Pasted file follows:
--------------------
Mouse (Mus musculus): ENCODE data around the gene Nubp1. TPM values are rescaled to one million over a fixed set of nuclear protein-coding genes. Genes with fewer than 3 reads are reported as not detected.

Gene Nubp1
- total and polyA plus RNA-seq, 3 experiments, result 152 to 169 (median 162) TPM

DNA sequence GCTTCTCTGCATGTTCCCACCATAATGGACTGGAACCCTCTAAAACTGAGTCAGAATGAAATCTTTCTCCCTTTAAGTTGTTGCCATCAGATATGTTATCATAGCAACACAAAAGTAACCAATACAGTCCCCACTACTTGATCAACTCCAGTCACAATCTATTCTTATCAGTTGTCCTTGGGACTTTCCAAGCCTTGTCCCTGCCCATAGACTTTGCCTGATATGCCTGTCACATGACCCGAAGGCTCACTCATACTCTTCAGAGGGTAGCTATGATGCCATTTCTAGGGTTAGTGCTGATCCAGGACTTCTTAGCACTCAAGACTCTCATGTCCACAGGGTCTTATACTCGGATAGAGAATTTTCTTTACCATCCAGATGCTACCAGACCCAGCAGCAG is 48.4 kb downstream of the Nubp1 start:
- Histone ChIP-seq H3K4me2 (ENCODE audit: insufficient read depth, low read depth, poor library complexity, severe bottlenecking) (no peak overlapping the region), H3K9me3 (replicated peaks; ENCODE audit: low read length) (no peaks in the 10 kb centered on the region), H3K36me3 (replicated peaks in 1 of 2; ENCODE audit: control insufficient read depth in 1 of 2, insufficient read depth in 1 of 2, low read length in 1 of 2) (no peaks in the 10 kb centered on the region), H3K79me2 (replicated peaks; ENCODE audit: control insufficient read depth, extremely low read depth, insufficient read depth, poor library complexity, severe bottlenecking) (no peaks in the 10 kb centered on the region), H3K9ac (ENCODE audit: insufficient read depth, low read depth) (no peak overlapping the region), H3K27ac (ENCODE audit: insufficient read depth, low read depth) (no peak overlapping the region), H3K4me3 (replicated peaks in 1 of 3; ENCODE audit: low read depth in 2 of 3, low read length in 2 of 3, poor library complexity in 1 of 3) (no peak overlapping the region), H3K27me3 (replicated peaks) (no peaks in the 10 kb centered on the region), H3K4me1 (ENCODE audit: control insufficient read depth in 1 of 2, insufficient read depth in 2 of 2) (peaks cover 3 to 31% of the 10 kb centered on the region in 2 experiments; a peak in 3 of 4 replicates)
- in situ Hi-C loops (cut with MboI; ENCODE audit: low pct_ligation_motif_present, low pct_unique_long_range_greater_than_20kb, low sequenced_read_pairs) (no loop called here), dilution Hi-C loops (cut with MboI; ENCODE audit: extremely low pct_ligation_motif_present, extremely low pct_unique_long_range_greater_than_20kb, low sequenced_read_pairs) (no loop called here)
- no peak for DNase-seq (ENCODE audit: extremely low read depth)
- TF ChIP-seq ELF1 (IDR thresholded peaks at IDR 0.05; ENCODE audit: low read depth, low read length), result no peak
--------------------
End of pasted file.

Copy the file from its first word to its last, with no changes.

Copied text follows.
Mouse (Mus musculus): ENCODE data around the gene Nubp1. TPM values are rescaled to one million over a fixed set of nuclear protein-coding genes. Genes with fewer than 3 reads are reported as not detected.

Gene Nubp1
- total and polyA plus RNA-seq, 3 experiments, result 152 to 169 (median 162) TPM

DNA sequence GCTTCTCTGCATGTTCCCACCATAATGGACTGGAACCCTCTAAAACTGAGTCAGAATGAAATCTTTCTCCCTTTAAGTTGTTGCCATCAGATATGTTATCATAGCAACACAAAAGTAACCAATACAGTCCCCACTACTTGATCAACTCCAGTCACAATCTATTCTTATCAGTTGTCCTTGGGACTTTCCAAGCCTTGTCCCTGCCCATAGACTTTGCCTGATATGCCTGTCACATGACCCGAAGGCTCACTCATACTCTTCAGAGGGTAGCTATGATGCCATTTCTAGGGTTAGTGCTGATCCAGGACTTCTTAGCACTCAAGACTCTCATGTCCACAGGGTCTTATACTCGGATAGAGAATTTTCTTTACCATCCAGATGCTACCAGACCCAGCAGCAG is 48.4 kb downstream of the Nubp1 start:
- Histone ChIP-seq H3K4me2 (ENCODE audit: insufficient read depth, low read depth, poor library complexity, severe bottlenecking) (no peak overlapping the region), H3K9me3 (replicated peaks; ENCODE audit: low read length) (no peaks in the 10 kb centered on the region), H3K36me3 (replicated peaks in 1 of 2; ENCODE audit: control insufficient read depth in 1 of 2, insufficient read depth in 1 of 2, low read length in 1 of 2) (no peaks in the 10 kb centered on the region), H3K79me2 (replicated peaks; ENCODE audit: control insufficient read depth, extremely low read depth, insufficient read depth, poor library complexity, severe bottlenecking) (no peaks in the 10 kb centered on the region), H3K9ac (ENCODE audit: insufficient read depth, low read depth) (no peak overlapping the region), H3K27ac (ENCODE audit: insufficient read depth, low read depth) (no peak overlapping the region), H3K4me3 (replicated peaks in 1 of 3; ENCODE audit: low read depth in 2 of 3, low read length in 2 of 3, poor library complexity in 1 of 3) (no peak overlapping the region), H3K27me3 (replicated peaks) (no peaks in the 10 kb centered on the region), H3K4me1 (ENCODE audit: control insufficient read depth in 1 of 2, insufficient read depth in 2 of 2) (peaks cover 3 to 31% of the 10 kb centered on the region in 2 experiments; a peak in 3 of 4 replicates)
- in situ Hi-C loops (cut with MboI; ENCODE audit: low pct_ligation_motif_present, low pct_unique_long_range_greater_than_20kb, low sequenced_read_pairs) (no loop called here), dilution Hi-C loops (cut with MboI; ENCODE audit: extremely low pct_ligation_motif_present, extremely low pct_unique_long_range_greater_than_20kb, low sequenced_read_pairs) (no loop called here)
- no peak for DNase-seq (ENCODE audit: extremely low read depth)
- TF ChIP-seq ELF1 (IDR thresholded peaks at IDR 0.05; ENCODE audit: low read depth, low read length), result no peak